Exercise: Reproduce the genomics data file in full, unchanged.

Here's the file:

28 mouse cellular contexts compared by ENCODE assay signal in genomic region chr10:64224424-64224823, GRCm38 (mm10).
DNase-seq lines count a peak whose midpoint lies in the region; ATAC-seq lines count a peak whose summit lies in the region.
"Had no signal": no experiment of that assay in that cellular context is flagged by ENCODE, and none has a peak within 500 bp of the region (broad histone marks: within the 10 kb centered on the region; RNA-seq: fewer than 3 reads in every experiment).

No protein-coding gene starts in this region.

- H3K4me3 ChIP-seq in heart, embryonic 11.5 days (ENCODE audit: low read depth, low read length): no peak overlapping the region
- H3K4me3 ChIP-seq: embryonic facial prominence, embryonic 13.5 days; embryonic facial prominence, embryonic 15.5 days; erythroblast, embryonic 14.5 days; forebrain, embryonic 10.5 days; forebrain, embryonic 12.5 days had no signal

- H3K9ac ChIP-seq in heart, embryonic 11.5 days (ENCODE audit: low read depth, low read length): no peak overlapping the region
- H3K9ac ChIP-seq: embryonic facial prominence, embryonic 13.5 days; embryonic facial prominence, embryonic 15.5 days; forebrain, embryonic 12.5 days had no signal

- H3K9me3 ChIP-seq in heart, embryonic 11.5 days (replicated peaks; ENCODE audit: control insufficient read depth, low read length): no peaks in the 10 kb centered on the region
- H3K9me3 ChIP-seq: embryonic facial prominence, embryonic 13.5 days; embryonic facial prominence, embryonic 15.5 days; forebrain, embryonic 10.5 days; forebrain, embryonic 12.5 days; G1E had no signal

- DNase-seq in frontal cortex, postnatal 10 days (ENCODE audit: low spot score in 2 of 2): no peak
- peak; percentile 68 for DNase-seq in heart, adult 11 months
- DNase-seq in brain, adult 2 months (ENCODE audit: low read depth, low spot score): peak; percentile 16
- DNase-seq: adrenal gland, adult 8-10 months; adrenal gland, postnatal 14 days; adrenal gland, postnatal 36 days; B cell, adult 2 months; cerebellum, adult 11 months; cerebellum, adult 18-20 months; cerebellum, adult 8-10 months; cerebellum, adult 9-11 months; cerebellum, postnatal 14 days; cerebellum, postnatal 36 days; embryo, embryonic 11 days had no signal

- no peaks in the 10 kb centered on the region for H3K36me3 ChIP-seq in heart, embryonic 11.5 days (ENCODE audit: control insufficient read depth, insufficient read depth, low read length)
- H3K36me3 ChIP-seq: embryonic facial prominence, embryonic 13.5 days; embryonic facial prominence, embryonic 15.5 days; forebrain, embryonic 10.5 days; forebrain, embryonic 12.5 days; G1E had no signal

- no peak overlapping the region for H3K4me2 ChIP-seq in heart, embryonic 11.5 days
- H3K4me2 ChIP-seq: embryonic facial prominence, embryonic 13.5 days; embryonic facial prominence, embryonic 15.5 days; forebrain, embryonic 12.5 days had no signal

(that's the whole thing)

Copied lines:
28 mouse cellular contexts compared by ENCODE assay signal in genomic region chr10:64224424-64224823, GRCm38 (mm10).
DNase-seq lines count a peak whose midpoint lies in the region; ATAC-seq lines count a peak whose summit lies in the region.
"Had no signal": no experiment of that assay in that cellular context is flagged by ENCODE, and none has a peak within 500 bp of the region (broad histone marks: within the 10 kb centered on the region; RNA-seq: fewer than 3 reads in every experiment).

No protein-coding gene starts in this region.

- H3K4me3 ChIP-seq in heart, embryonic 11.5 days (ENCODE audit: low read depth, low read length): no peak overlapping the region
- H3K4me3 ChIP-seq: embryonic facial prominence, embryonic 13.5 days; embryonic facial prominence, embryonic 15.5 days; erythroblast, embryonic 14.5 days; forebrain, embryonic 10.5 days; forebrain, embryonic 12.5 days had no signal

- H3K9ac ChIP-seq in heart, embryonic 11.5 days (ENCODE audit: low read depth, low read length): no peak overlapping the region
- H3K9ac ChIP-seq: embryonic facial prominence, embryonic 13.5 days; embryonic facial prominence, embryonic 15.5 days; forebrain, embryonic 12.5 days had no signal

- H3K9me3 ChIP-seq in heart, embryonic 11.5 days (replicated peaks; ENCODE audit: control insufficient read depth, low read length): no peaks in the 10 kb centered on the region
- H3K9me3 ChIP-seq: embryonic facial prominence, embryonic 13.5 days; embryonic facial prominence, embryonic 15.5 days; forebrain, embryonic 10.5 days; forebrain, embryonic 12.5 days; G1E had no signal

- DNase-seq in frontal cortex, postnatal 10 days (ENCODE audit: low spot score in 2 of 2): no peak
- peak; percentile 68 for DNase-seq in heart, adult 11 months
- DNase-seq in brain, adult 2 months (ENCODE audit: low read depth, low spot score): peak; percentile 16
- DNase-seq: adrenal gland, adult 8-10 months; adrenal gland, postnatal 14 days; adrenal gland, postnatal 36 days; B cell, adult 2 months; cerebellum, adult 11 months; cerebellum, adult 18-20 months; cerebellum, adult 8-10 months; cerebellum, adult 9-11 months; cerebellum, postnatal 14 days; cerebellum, postnatal 36 days; embryo, embryonic 11 days had no signal

- no peaks in the 10 kb centered on the region for H3K36me3 ChIP-seq in heart, embryonic 11.5 days (ENCODE audit: control insufficient read depth, insufficient read depth, low read length)
- H3K36me3 ChIP-seq: embryonic facial prominence, embryonic 13.5 days; embryonic facial prominence, embryonic 15.5 days; forebrain, embryonic 10.5 days; forebrain, embryonic 12.5 days; G1E had no signal

- no peak overlapping the region for H3K4me2 ChIP-seq in heart, embryonic 11.5 days
- H3K4me2 ChIP-seq: embryonic facial prominence, embryonic 13.5 days; embryonic facial prominence, embryonic 15.5 days; forebrain, embryonic 12.5 days had no signal